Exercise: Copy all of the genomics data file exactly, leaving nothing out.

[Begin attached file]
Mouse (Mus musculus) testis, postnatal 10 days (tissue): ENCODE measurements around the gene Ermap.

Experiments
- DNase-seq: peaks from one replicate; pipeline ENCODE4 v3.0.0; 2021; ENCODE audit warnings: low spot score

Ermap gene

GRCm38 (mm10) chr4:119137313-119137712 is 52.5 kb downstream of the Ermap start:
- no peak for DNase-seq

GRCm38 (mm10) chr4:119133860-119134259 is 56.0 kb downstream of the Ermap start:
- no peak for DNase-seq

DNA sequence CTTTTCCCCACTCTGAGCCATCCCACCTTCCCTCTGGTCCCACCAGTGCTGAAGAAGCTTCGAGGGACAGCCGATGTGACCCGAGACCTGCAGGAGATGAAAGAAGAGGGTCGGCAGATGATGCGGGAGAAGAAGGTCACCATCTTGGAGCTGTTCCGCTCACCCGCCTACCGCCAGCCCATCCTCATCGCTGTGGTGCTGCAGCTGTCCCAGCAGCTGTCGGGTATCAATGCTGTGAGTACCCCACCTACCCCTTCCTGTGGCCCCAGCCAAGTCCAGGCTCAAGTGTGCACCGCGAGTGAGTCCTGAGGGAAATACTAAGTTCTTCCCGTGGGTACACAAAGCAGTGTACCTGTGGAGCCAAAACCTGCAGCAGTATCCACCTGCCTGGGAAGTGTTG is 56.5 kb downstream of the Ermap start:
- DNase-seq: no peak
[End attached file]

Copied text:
Mouse (Mus musculus) testis, postnatal 10 days (tissue): ENCODE measurements around the gene Ermap.

Experiments
- DNase-seq: peaks from one replicate; pipeline ENCODE4 v3.0.0; 2021; ENCODE audit warnings: low spot score

Ermap gene

GRCm38 (mm10) chr4:119137313-119137712 is 52.5 kb downstream of the Ermap start:
- no peak for DNase-seq

GRCm38 (mm10) chr4:119133860-119134259 is 56.0 kb downstream of the Ermap start:
- no peak for DNase-seq

DNA sequence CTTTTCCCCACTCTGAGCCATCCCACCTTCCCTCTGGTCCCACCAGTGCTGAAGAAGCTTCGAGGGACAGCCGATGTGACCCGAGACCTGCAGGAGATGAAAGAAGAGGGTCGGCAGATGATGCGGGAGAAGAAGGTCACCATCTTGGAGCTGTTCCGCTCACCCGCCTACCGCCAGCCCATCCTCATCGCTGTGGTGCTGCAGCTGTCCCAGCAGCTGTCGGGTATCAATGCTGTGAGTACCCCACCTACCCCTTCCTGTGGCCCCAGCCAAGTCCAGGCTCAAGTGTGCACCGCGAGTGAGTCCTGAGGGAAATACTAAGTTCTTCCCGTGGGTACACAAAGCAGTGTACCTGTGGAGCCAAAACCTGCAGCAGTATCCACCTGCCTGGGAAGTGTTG is 56.5 kb downstream of the Ermap start:
- DNase-seq: no peak